If you prefer working with your hands and the prospect of getting a regular office job doesn’t excite you, you might want to consider becoming an electrician. The electrical field offers higher-than-average entry-level wages, ample opportunities for work all over the United States and the ability to learn high-level, career enriching job skills while you work.
If you’re thinking of becoming an electrician, you’ll want to start by looking at electrical apprenticeship programs. And, according to Jerry Higgins, a 25-year veteran electrician, his latest column recommends considering the following first:
Starting An Electrical Apprenticeship
Before you even decide to request information about a particular apprenticeship, you’ll want to think about what kind of electrician you want to be. There are 3 main categories of electrician, each with their own pros and cons, to consider:
Outside Linemen: Outside linemen are the high-flying electricians you see climbing up poles to repair high voltage transformers. You have to be a little bit of a daredevil to do this job, so if you’re afraid of heights or nervous about high voltage shocks, this probably isn’t right for you.
Low Voltage Technicians: Low Voltage Technicians help install audio, video, security and fiber optic cables. If you think you’d be interested in working for large cable providers or within the security industry this kind of work might be a perfect fit for you.
Inside Wiremen: Inside Wiremen are the electricians that work in the construction field, wiring the residential and commercial buildings we live and work in. When people think “electrician” they are usually thinking about the work an Inside Wireman does. If you’re interested in all types of building construction, this is the job for you.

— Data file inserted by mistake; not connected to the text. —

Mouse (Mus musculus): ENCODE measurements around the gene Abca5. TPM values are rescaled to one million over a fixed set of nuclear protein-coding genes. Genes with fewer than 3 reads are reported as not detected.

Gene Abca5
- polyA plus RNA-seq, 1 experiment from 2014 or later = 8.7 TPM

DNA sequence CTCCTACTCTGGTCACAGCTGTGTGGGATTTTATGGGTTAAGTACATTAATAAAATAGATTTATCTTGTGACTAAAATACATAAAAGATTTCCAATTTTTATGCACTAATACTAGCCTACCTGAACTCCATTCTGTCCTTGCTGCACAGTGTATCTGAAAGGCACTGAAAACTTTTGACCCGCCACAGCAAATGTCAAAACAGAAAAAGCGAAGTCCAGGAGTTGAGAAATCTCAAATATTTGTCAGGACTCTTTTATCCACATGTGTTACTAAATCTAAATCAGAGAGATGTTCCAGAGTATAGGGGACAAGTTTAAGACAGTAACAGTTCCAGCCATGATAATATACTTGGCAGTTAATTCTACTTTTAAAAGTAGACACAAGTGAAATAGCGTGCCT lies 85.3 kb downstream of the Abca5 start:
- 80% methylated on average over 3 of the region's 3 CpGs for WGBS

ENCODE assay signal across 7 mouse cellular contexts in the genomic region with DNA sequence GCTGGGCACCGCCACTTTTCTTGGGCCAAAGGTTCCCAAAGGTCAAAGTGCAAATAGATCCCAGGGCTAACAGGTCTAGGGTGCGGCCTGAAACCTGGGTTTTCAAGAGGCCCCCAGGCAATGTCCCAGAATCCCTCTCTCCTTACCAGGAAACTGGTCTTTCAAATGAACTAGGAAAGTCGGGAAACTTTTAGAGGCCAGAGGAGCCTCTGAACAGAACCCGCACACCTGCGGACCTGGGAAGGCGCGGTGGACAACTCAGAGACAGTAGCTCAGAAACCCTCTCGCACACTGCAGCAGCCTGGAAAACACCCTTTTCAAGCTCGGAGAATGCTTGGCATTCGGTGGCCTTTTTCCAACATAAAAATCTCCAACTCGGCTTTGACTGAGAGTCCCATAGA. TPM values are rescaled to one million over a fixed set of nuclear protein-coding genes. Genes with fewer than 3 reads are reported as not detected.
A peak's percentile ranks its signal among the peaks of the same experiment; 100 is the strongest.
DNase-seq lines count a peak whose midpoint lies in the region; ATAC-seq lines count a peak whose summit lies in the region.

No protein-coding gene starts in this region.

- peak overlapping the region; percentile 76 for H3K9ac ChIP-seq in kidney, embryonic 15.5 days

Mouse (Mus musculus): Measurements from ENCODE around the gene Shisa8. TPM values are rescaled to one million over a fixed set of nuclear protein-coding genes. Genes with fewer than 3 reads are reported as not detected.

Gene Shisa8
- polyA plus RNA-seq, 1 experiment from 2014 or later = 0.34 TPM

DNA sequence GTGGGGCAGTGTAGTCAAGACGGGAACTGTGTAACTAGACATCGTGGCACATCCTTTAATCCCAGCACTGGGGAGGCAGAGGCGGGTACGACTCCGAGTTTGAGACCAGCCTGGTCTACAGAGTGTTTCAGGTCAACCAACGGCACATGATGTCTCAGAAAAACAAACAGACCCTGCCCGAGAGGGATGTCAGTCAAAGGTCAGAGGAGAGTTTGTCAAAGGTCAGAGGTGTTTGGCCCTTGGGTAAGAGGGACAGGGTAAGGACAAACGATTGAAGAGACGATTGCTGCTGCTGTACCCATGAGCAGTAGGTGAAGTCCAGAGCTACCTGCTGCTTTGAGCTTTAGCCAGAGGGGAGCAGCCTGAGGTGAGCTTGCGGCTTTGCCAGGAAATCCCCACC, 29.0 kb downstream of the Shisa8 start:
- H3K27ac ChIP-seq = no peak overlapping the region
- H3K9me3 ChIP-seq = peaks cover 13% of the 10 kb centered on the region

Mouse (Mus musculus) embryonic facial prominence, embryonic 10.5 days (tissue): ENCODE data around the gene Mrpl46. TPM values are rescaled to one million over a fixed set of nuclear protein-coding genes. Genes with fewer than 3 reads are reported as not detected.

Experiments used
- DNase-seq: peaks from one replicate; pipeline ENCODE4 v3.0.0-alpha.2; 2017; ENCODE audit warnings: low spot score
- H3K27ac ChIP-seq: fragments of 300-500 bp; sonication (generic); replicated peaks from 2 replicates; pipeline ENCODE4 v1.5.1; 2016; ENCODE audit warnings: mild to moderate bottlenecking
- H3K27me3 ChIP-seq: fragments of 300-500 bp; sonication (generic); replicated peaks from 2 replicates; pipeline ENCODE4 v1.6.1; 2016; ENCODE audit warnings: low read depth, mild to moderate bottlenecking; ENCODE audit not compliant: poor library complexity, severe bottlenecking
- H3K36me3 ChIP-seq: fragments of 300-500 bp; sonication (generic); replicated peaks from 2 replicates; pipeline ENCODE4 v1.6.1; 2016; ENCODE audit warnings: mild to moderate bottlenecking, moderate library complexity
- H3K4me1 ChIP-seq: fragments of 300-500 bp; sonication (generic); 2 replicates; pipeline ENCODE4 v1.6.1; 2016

Finding An Apprenticeship
Once you’ve figured out what kind of electrician you want to be, all that’s left to do is to find an apprenticeship in the specialty you’ve chosen. Luckily, there are several ways to find an apprenticeship. Here are the 3 main ways to go about finding the one that’s right for you:
Contact State & Local Agencies: Each state has their own standards and way of administering electrical apprenticeship programs. As a result, large organization like the ABC (Associated Builders & Contractors) often keeps lists of contractors they work with that may have apprenticeship openings.
Go Directly To Contractors: It might sound old fashioned, but simply walking into a contractor’s office, introducing yourself and asking them about employment and apprenticeship opportunities is one of the best ways to actually get an apprenticeship. It might sound intimidating, but there’s no need to worry. These contractors almost always need help and are usually willing to offer apprenticeship opportunities to eager candidates.
Check Out Local Resources: Area 1 Inside Electrical JATC provides in-depth information about our apprenticeship program. Our wage/benefits package provides equal or better opportunities when compared with union jobs.
What To Expect During Your Apprenticeship
Now that you have your apprenticeship, the only thing left to do is to get to work! Becoming an electrician requires a lot of training both on the job and in the classroom. On average, you’ll need to complete 4 years of intense classroom and on the job training before you’re considered a fully trained electrician. But the high pay, job security, and interesting work make it completely worth the time investment.
Prairie Electric is a top tier electrical contractor. We have been powering the Pacific Northwest for 30 years, providing a variety of premier electrical contracting services since 1981.
Follow our Prairie Electric blog for additional insight and news about the electrical industry. And, if you’re looking for a job, check out our careers page here!